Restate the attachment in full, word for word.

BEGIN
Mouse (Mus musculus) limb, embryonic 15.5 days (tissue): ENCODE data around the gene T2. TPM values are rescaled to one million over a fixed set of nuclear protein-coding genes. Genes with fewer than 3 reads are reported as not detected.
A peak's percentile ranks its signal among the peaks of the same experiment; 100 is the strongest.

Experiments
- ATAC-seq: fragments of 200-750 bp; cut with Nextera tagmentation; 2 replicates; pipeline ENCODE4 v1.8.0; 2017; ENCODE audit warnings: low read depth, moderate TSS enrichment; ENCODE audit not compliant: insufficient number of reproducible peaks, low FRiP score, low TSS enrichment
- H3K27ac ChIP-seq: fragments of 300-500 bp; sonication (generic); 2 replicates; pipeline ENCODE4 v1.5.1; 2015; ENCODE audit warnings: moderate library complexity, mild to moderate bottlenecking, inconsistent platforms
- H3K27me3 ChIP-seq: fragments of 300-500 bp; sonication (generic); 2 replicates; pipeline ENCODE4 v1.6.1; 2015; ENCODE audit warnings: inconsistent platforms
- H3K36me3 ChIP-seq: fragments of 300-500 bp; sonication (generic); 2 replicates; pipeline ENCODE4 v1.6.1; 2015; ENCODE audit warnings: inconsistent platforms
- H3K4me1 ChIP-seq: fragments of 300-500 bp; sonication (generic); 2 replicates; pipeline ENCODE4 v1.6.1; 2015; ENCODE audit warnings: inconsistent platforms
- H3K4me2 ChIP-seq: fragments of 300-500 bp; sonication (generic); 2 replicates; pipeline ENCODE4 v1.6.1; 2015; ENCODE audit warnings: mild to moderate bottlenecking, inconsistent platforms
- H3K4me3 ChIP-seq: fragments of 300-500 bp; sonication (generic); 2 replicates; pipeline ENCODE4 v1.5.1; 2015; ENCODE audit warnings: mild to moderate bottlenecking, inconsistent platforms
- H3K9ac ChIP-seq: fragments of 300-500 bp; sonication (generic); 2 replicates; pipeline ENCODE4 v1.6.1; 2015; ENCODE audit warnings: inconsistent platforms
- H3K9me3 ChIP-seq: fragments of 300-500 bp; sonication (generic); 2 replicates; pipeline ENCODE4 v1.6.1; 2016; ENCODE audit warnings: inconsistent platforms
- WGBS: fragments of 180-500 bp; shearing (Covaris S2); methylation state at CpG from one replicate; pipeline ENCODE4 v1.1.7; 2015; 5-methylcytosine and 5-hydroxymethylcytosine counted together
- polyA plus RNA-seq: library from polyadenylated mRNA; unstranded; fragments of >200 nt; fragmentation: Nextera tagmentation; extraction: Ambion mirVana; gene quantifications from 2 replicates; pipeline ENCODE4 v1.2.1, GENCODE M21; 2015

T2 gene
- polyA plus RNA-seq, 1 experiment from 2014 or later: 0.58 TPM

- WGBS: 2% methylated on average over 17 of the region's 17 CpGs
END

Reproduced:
Mouse (Mus musculus) limb, embryonic 15.5 days (tissue): ENCODE data around the gene T2. TPM values are rescaled to one million over a fixed set of nuclear protein-coding genes. Genes with fewer than 3 reads are reported as not detected.
A peak's percentile ranks its signal among the peaks of the same experiment; 100 is the strongest.

Experiments
- ATAC-seq: fragments of 200-750 bp; cut with Nextera tagmentation; 2 replicates; pipeline ENCODE4 v1.8.0; 2017; ENCODE audit warnings: low read depth, moderate TSS enrichment; ENCODE audit not compliant: insufficient number of reproducible peaks, low FRiP score, low TSS enrichment
- H3K27ac ChIP-seq: fragments of 300-500 bp; sonication (generic); 2 replicates; pipeline ENCODE4 v1.5.1; 2015; ENCODE audit warnings: moderate library complexity, mild to moderate bottlenecking, inconsistent platforms
- H3K27me3 ChIP-seq: fragments of 300-500 bp; sonication (generic); 2 replicates; pipeline ENCODE4 v1.6.1; 2015; ENCODE audit warnings: inconsistent platforms
- H3K36me3 ChIP-seq: fragments of 300-500 bp; sonication (generic); 2 replicates; pipeline ENCODE4 v1.6.1; 2015; ENCODE audit warnings: inconsistent platforms
- H3K4me1 ChIP-seq: fragments of 300-500 bp; sonication (generic); 2 replicates; pipeline ENCODE4 v1.6.1; 2015; ENCODE audit warnings: inconsistent platforms
- H3K4me2 ChIP-seq: fragments of 300-500 bp; sonication (generic); 2 replicates; pipeline ENCODE4 v1.6.1; 2015; ENCODE audit warnings: mild to moderate bottlenecking, inconsistent platforms
- H3K4me3 ChIP-seq: fragments of 300-500 bp; sonication (generic); 2 replicates; pipeline ENCODE4 v1.5.1; 2015; ENCODE audit warnings: mild to moderate bottlenecking, inconsistent platforms
- H3K9ac ChIP-seq: fragments of 300-500 bp; sonication (generic); 2 replicates; pipeline ENCODE4 v1.6.1; 2015; ENCODE audit warnings: inconsistent platforms
- H3K9me3 ChIP-seq: fragments of 300-500 bp; sonication (generic); 2 replicates; pipeline ENCODE4 v1.6.1; 2016; ENCODE audit warnings: inconsistent platforms
- WGBS: fragments of 180-500 bp; shearing (Covaris S2); methylation state at CpG from one replicate; pipeline ENCODE4 v1.1.7; 2015; 5-methylcytosine and 5-hydroxymethylcytosine counted together
- polyA plus RNA-seq: library from polyadenylated mRNA; unstranded; fragments of >200 nt; fragmentation: Nextera tagmentation; extraction: Ambion mirVana; gene quantifications from 2 replicates; pipeline ENCODE4 v1.2.1, GENCODE M21; 2015

T2 gene
- polyA plus RNA-seq, 1 experiment from 2014 or later: 0.58 TPM

- WGBS: 2% methylated on average over 17 of the region's 17 CpGs